Tenderness and pain echo through generations of women in Rachel Jamison Webster’s haunting new chapbook “Hazel and the Mirror.” Each character struggles with leaving some facet of her life, whether the womb, her marriage, or her native land. As time shifts and voices intertwine, we confront troubling questions inimical to the human psyche: How does abandonment shift what is possible in our lives? Is trauma inherited? And what is released or contained in the undoing of a person?
Throughout “Hazel,” trauma reflects and projects through the mirror of time and history, revealing the void intrinsic to uninhabited lives. The struggle in motherhood to retain or to discover an identity separate and apart from a needy child casts a long shadow. Competing identities both repel and attract, as “the punishment of silence, the pummel of distance” obscure and injure the ties that bind. Read the rest of this entry »
Jarrett Neal/Photo: Gerald Butters
By J-L Deher-Lesaint
“What Color Is Your Hoodie? Essays on Black Gay Identity” is Newcity contributor Jarrett Neal’s first book: a collection of personal essays that examine what space the black gay male body occupies in hip-hop culture, sports, mainstream cinema, pornography and, most importantly, everyday life.
How did the book begin, and how long did it take to complete it?
In 2011, I decided to take a break from writing fiction and poetry and give essays a try. When I was a student in the creative writing program at the School of the Art Institute of Chicago, I never took classes in nonfiction and initially felt I didn’t have the reportorial voice I thought essays needed to have. But I had so many feelings I needed to express that I took to essay writing with ease.
For years, I had been holding in a lot of mixed feelings about both the black community and the gay community. I needed some sort of catharsis. “What Color Is Your Hoodie?” is the culmination of it. I began the collection in late 2011, but the collection really began to gather momentum and take shape when George Zimmerman was acquitted of murdering Trayvon Martin. I completed the manuscript in early 2014, and spent the better part of that year querying agents and publishers. I’m happy it found a home at Chelsea Station Editions, an LGBT press. Read the rest of this entry »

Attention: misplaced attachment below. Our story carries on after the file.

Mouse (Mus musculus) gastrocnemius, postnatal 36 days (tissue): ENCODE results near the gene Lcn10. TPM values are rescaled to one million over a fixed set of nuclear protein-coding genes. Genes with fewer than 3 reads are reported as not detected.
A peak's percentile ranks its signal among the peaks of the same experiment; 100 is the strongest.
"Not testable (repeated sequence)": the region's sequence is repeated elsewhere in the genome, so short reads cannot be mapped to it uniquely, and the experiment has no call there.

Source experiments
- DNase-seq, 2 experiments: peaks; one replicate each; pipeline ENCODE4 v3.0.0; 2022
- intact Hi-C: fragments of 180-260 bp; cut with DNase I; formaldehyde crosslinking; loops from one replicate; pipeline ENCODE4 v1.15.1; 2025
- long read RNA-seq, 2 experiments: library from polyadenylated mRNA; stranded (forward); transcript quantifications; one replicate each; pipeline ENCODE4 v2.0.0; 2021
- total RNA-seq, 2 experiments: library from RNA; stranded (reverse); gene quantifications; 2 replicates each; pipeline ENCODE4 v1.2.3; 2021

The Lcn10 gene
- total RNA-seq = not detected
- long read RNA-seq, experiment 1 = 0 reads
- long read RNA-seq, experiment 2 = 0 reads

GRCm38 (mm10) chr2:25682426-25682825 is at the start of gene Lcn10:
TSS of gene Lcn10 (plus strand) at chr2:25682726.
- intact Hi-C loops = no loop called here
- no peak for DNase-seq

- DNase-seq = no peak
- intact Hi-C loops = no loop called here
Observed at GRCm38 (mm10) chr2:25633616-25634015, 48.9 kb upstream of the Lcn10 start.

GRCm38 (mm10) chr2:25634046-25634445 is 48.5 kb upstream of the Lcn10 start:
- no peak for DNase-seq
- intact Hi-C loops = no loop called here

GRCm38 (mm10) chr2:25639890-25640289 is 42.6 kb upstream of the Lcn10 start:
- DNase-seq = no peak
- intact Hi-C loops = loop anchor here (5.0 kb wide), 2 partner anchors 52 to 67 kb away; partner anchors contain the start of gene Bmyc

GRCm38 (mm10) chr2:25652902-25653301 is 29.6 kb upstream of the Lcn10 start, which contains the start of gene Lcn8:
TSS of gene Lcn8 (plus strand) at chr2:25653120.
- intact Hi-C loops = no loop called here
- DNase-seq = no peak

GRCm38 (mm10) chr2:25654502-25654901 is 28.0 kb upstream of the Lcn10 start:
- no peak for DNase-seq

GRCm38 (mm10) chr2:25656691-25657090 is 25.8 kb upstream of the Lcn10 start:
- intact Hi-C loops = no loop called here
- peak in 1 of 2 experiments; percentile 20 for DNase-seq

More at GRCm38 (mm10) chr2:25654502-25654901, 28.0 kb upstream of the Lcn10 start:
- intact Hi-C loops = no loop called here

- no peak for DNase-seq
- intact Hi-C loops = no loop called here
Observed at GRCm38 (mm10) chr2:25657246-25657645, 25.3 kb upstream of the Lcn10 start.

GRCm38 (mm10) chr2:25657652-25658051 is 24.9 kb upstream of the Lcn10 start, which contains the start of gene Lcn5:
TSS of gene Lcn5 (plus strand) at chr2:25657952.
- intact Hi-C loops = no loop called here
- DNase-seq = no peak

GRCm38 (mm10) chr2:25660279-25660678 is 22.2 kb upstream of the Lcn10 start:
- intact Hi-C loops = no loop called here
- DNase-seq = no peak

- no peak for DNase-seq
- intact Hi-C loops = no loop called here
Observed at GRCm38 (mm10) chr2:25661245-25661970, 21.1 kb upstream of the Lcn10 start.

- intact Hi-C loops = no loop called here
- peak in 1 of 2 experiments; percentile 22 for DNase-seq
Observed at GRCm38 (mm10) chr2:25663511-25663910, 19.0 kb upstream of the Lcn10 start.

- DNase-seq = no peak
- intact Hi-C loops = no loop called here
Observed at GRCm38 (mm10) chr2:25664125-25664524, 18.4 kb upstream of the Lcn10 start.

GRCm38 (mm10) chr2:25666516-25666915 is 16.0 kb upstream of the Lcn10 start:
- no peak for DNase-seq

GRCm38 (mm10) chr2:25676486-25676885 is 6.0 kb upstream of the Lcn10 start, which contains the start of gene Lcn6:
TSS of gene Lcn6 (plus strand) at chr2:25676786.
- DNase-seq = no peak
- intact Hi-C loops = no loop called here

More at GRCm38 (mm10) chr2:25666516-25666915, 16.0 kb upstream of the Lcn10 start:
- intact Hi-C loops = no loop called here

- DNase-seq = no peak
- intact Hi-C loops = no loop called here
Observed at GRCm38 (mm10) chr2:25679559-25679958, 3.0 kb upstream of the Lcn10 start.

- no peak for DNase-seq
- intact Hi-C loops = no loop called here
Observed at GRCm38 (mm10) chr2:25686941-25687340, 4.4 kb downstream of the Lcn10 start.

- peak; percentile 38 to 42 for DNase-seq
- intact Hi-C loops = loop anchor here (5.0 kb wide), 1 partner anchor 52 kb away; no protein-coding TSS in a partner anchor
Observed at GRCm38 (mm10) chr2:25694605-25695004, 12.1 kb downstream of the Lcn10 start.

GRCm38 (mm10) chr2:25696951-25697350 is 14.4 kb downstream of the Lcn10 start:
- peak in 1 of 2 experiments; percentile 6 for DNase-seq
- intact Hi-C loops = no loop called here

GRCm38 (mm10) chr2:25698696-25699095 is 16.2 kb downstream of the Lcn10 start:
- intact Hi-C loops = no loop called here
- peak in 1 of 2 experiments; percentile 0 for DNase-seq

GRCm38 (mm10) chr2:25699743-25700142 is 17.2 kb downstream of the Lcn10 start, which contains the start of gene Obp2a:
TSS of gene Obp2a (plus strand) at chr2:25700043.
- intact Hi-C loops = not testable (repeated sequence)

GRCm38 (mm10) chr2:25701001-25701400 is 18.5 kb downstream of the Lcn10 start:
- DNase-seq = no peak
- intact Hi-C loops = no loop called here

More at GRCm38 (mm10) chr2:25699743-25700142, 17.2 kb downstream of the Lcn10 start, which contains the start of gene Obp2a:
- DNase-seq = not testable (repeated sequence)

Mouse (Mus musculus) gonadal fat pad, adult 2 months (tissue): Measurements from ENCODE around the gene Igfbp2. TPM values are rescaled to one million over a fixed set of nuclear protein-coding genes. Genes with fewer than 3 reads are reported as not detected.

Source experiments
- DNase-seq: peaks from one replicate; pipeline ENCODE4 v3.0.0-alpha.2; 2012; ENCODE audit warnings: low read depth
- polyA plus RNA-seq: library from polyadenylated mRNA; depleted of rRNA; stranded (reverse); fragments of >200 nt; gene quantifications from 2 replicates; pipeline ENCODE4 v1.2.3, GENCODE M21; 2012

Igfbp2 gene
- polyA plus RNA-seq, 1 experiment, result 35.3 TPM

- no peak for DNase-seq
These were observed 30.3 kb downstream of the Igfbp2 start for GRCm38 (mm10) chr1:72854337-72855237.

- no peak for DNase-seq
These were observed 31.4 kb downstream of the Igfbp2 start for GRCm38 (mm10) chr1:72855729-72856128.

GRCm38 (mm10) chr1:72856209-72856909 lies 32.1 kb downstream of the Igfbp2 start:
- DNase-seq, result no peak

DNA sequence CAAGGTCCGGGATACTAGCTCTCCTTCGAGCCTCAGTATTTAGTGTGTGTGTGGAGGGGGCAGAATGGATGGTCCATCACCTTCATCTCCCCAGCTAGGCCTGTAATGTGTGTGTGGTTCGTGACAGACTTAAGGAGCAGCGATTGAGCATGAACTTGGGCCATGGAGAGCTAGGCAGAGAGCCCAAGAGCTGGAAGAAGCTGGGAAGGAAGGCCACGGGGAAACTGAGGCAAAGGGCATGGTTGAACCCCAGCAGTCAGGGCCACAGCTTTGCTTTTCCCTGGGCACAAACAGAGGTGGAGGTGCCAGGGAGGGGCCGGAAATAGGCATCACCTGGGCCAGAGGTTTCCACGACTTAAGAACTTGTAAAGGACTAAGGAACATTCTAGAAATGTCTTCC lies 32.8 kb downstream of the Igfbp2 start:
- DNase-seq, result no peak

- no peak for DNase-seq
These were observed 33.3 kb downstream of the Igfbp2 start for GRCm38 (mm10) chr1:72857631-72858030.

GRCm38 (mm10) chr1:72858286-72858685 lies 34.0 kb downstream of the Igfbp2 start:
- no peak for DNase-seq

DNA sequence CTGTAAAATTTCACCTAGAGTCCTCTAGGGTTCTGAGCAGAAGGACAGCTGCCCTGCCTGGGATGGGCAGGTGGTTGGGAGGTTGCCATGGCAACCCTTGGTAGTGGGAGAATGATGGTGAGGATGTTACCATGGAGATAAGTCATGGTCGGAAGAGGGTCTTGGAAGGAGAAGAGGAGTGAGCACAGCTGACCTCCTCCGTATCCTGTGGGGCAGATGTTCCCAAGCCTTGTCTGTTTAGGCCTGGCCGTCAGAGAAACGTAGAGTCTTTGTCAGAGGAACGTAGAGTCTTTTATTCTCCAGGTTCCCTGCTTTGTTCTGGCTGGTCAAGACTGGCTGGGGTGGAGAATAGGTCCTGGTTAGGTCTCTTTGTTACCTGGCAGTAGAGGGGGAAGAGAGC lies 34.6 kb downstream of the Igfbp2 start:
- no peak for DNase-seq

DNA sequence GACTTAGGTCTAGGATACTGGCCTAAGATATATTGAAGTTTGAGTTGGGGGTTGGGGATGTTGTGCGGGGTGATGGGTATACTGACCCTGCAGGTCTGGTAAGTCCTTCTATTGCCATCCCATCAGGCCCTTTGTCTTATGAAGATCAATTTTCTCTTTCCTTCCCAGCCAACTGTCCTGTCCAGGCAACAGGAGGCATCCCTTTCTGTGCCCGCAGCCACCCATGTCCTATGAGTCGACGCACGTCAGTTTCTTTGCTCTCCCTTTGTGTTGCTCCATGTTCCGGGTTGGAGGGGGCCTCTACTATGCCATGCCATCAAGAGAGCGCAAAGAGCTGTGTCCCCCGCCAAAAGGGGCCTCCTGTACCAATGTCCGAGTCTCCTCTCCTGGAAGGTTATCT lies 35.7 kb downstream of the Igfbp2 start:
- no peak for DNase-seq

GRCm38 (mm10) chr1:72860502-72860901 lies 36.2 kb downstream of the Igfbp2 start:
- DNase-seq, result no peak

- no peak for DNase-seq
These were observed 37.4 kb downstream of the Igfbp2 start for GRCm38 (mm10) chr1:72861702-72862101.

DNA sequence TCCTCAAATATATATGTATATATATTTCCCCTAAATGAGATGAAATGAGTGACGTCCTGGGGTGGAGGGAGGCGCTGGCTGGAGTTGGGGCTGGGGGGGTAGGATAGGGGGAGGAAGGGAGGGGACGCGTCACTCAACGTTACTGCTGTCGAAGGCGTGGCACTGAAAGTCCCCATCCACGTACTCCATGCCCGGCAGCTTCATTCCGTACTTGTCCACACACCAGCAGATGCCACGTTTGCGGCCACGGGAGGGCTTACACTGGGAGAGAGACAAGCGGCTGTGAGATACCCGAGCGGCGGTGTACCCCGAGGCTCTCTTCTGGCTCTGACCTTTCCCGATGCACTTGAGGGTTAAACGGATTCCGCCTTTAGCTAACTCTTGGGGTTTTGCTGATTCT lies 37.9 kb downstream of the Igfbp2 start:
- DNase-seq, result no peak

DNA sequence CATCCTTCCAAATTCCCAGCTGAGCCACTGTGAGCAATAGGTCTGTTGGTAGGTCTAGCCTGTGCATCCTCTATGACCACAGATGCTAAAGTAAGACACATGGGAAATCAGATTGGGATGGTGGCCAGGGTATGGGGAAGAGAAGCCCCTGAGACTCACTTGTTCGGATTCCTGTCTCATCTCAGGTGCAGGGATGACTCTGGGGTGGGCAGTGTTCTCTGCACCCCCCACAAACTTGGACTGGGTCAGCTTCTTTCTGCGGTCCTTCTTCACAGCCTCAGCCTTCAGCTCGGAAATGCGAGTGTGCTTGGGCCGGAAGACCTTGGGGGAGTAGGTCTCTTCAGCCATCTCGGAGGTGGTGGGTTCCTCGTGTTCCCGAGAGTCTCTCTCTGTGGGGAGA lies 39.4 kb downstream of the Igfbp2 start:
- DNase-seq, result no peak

“The year of the woman,” 1992, was a time of idealism and anger brought to the fore after the 1991 Senate confirmation of Clarence Thomas for the Supreme Court. A Judiciary Committee of white men concluded that Anita Hill’s accusations of sexual harassment against Thomas were insignificant. Illinois democrats and progressive women were infuriated that Democratic Senator Alan J. Dixon had voted for Thomas’ confirmation. Carol Moseley Braun decided to challenge Dixon, and the account of her 1992 campaign as described by Jeannie Morris in “Behind the Smile” is riveting.
University of Chicago Law graduate, Cook County Recorder of Deeds at the time of her campaign, divorced, a single mother and a feminist fighting to be taken seriously in a man’s world, Braun represented the challenges women of all backgrounds face. EMILY’S List provided her with the first significant campaign donation. A good beginning, except that menacing clouds were forming in the shape of Braun’s campaign manager and eventual boyfriend, Kgosie Matthews. While controversies arose during Braun’s campaign, allegations of sexual harassment against Matthews sent to Braun in an anonymous letter could have ruined her; sexual harassment allegations against Clarence Thomas had brought Braun into the limelight to begin with. Read the rest of this entry »
When Greg Bellow’s memoir about his father, Saul, came out in 2013, the Independent headlined its review, “Great author, terrible father.” Between the younger Bellow’s book and the three other biographies, to say nothing of the fact that Bellow’s own fiction was thinly veiled autobiography, what does Zachary Leader’s two-volume “The Life of Saul Bellow” bring to the already-crowded field of Bellow studies?
For people like me, who have to confess they’ve never read much Bellow, there’s the cynical temptation to say that with Leader’s work we don’t need to. Certainly most of the plot points from Dangling Man, The Adventures of Augie March, and Herzog can be found in the first volume: “To Fame and Fortune: 1915-1964.” We see Bellow’s parents’ childhoods in Russia; their immigration to Montreal, where Bellow was born; the family’s move to Chicago; and Bellow’s rise to fame, ending in his arrival “at the pinnacle of American letters,” as Leader writes. Marriages one and two are covered in detail, and his relationship with his third wife, Susan, begins in the last chapter, by the end of which things have not yet gone south. We see the womanizing egomaniac as well as the brilliant writer. Read the rest of this entry »